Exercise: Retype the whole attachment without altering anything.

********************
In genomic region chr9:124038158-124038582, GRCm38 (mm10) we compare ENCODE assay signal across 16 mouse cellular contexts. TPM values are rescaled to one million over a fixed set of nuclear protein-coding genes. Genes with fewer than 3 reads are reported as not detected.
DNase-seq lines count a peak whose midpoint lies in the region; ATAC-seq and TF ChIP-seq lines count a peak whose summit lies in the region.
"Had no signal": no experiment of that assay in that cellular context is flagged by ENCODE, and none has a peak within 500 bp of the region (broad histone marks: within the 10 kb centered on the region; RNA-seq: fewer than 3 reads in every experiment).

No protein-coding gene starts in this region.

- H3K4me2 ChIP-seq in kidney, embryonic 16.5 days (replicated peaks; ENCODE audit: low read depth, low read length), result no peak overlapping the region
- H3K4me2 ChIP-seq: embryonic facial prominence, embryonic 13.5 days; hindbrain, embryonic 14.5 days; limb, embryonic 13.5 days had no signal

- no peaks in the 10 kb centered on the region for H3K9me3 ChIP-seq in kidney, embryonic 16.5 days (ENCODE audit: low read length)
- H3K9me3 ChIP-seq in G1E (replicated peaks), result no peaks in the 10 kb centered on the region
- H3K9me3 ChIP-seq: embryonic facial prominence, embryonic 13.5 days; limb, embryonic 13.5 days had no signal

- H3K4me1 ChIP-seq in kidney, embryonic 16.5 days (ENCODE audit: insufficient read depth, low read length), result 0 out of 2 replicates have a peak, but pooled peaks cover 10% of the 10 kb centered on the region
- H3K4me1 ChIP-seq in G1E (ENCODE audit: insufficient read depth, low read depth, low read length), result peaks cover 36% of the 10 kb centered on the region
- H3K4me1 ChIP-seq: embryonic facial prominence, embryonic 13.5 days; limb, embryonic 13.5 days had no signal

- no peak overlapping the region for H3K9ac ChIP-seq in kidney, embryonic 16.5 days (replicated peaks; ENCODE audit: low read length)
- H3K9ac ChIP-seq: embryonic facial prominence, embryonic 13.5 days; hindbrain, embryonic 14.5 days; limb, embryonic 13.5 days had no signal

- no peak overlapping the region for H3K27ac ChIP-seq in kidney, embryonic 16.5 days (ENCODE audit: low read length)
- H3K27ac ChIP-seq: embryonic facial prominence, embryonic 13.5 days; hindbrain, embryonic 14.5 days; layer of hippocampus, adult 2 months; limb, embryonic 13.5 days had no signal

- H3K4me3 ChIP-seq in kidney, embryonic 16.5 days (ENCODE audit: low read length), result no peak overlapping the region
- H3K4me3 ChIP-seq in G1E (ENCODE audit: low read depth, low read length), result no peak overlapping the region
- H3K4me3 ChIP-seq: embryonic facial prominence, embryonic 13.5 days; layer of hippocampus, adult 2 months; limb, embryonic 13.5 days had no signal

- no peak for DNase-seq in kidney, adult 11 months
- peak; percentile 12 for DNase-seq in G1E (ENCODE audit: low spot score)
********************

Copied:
In genomic region chr9:124038158-124038582, GRCm38 (mm10) we compare ENCODE assay signal across 16 mouse cellular contexts. TPM values are rescaled to one million over a fixed set of nuclear protein-coding genes. Genes with fewer than 3 reads are reported as not detected.
DNase-seq lines count a peak whose midpoint lies in the region; ATAC-seq and TF ChIP-seq lines count a peak whose summit lies in the region.
"Had no signal": no experiment of that assay in that cellular context is flagged by ENCODE, and none has a peak within 500 bp of the region (broad histone marks: within the 10 kb centered on the region; RNA-seq: fewer than 3 reads in every experiment).

No protein-coding gene starts in this region.

- H3K4me2 ChIP-seq in kidney, embryonic 16.5 days (replicated peaks; ENCODE audit: low read depth, low read length), result no peak overlapping the region
- H3K4me2 ChIP-seq: embryonic facial prominence, embryonic 13.5 days; hindbrain, embryonic 14.5 days; limb, embryonic 13.5 days had no signal

- no peaks in the 10 kb centered on the region for H3K9me3 ChIP-seq in kidney, embryonic 16.5 days (ENCODE audit: low read length)
- H3K9me3 ChIP-seq in G1E (replicated peaks), result no peaks in the 10 kb centered on the region
- H3K9me3 ChIP-seq: embryonic facial prominence, embryonic 13.5 days; limb, embryonic 13.5 days had no signal

- H3K4me1 ChIP-seq in kidney, embryonic 16.5 days (ENCODE audit: insufficient read depth, low read length), result 0 out of 2 replicates have a peak, but pooled peaks cover 10% of the 10 kb centered on the region
- H3K4me1 ChIP-seq in G1E (ENCODE audit: insufficient read depth, low read depth, low read length), result peaks cover 36% of the 10 kb centered on the region
- H3K4me1 ChIP-seq: embryonic facial prominence, embryonic 13.5 days; limb, embryonic 13.5 days had no signal

- no peak overlapping the region for H3K9ac ChIP-seq in kidney, embryonic 16.5 days (replicated peaks; ENCODE audit: low read length)
- H3K9ac ChIP-seq: embryonic facial prominence, embryonic 13.5 days; hindbrain, embryonic 14.5 days; limb, embryonic 13.5 days had no signal

- no peak overlapping the region for H3K27ac ChIP-seq in kidney, embryonic 16.5 days (ENCODE audit: low read length)
- H3K27ac ChIP-seq: embryonic facial prominence, embryonic 13.5 days; hindbrain, embryonic 14.5 days; layer of hippocampus, adult 2 months; limb, embryonic 13.5 days had no signal

- H3K4me3 ChIP-seq in kidney, embryonic 16.5 days (ENCODE audit: low read length), result no peak overlapping the region
- H3K4me3 ChIP-seq in G1E (ENCODE audit: low read depth, low read length), result no peak overlapping the region
- H3K4me3 ChIP-seq: embryonic facial prominence, embryonic 13.5 days; layer of hippocampus, adult 2 months; limb, embryonic 13.5 days had no signal

- no peak for DNase-seq in kidney, adult 11 months
- peak; percentile 12 for DNase-seq in G1E (ENCODE audit: low spot score)